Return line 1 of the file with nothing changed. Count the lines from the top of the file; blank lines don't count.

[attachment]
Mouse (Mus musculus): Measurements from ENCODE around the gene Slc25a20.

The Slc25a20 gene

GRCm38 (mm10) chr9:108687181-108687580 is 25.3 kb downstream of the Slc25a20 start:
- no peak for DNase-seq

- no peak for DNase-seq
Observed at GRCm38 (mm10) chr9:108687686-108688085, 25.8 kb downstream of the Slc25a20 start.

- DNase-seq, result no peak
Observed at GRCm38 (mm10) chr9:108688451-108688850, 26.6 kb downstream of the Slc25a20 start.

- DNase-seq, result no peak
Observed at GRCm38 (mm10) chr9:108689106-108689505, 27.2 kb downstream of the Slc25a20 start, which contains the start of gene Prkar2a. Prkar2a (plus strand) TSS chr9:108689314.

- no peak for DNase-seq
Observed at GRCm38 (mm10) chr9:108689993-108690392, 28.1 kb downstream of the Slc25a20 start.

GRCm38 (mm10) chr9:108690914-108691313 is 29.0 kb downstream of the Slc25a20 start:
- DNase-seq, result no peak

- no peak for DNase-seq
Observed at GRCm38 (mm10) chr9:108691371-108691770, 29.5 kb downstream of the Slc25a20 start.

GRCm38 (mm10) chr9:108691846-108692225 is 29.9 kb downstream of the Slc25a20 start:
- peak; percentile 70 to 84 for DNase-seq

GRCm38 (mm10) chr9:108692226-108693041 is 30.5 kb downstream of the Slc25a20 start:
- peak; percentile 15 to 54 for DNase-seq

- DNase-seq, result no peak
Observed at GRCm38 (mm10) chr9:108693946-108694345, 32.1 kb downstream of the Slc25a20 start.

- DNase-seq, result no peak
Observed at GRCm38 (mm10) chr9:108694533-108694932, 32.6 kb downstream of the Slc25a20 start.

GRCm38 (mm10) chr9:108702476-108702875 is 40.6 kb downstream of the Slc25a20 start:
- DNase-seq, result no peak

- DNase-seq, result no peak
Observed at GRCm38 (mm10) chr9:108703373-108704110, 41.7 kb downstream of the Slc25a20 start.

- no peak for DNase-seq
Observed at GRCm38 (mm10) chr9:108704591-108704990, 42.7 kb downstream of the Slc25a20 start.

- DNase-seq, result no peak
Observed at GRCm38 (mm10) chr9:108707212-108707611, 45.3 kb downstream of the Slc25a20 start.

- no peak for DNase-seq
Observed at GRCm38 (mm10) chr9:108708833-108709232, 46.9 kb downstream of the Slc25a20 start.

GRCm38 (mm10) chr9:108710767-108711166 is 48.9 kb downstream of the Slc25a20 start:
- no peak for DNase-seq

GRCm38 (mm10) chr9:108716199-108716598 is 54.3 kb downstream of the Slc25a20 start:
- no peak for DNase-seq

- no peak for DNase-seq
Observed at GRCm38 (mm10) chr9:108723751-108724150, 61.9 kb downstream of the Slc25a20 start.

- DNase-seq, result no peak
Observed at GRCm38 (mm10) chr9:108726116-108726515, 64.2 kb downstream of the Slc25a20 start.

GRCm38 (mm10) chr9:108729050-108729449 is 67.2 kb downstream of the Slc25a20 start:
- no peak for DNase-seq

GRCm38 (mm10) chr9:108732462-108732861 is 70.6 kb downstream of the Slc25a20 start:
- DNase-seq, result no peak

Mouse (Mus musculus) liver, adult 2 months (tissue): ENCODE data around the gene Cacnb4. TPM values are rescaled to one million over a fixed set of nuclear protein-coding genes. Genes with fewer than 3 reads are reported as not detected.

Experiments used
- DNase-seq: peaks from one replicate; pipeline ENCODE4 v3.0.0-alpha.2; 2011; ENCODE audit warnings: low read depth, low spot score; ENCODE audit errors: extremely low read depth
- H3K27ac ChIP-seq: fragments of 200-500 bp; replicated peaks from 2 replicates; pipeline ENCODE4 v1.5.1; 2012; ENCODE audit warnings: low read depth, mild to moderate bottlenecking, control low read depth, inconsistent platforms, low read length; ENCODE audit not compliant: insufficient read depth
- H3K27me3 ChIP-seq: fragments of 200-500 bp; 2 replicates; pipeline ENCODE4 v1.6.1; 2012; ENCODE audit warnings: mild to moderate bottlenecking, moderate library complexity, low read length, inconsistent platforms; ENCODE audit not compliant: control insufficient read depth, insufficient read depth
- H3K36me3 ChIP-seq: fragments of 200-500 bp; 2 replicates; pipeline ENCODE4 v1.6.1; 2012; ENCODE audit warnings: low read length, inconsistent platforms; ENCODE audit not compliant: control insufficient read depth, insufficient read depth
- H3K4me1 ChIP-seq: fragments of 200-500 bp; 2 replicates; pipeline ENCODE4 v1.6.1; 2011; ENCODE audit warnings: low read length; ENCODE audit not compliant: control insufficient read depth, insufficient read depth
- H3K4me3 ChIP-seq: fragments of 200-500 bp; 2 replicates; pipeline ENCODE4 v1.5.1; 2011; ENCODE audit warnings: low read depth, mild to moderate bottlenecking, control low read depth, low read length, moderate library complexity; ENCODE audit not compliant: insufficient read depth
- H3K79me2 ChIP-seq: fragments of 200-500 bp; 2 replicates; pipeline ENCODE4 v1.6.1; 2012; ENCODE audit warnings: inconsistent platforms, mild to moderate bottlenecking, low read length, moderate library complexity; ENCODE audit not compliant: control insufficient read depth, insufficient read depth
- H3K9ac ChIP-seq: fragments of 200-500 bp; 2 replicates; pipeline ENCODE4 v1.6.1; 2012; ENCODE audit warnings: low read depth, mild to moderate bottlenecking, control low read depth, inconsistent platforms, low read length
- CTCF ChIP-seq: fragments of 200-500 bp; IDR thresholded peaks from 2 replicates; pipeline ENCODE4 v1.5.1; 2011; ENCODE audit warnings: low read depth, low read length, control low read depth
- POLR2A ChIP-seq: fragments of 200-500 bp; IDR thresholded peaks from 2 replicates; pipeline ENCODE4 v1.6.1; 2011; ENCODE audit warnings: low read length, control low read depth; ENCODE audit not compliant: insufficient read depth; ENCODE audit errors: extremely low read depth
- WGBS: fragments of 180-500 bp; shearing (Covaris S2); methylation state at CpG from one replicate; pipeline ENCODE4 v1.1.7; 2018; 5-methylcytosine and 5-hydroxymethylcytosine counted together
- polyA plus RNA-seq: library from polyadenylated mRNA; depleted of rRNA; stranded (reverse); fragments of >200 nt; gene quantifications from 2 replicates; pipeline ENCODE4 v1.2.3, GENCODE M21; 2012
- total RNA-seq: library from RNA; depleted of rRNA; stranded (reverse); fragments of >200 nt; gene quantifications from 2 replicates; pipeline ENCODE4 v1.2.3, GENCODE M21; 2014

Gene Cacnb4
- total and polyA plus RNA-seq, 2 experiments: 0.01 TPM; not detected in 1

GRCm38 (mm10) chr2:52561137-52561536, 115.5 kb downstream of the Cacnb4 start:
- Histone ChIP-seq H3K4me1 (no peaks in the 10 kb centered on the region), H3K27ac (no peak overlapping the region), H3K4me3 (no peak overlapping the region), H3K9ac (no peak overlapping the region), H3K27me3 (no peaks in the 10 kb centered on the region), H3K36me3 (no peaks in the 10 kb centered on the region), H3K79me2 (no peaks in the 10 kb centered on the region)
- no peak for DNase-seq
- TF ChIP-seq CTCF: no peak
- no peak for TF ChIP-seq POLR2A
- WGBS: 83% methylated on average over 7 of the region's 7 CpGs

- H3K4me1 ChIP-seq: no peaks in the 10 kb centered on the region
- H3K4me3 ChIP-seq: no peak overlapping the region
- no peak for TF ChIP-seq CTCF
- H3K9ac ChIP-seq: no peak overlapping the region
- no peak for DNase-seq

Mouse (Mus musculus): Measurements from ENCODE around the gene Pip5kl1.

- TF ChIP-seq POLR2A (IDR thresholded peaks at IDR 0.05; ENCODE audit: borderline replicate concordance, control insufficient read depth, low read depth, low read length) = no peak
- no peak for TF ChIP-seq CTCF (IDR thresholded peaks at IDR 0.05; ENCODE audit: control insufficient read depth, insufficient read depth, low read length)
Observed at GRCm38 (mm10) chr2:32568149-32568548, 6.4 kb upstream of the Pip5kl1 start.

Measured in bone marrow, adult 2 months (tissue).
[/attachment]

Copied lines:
Mouse (Mus musculus): Measurements from ENCODE around the gene Slc25a20.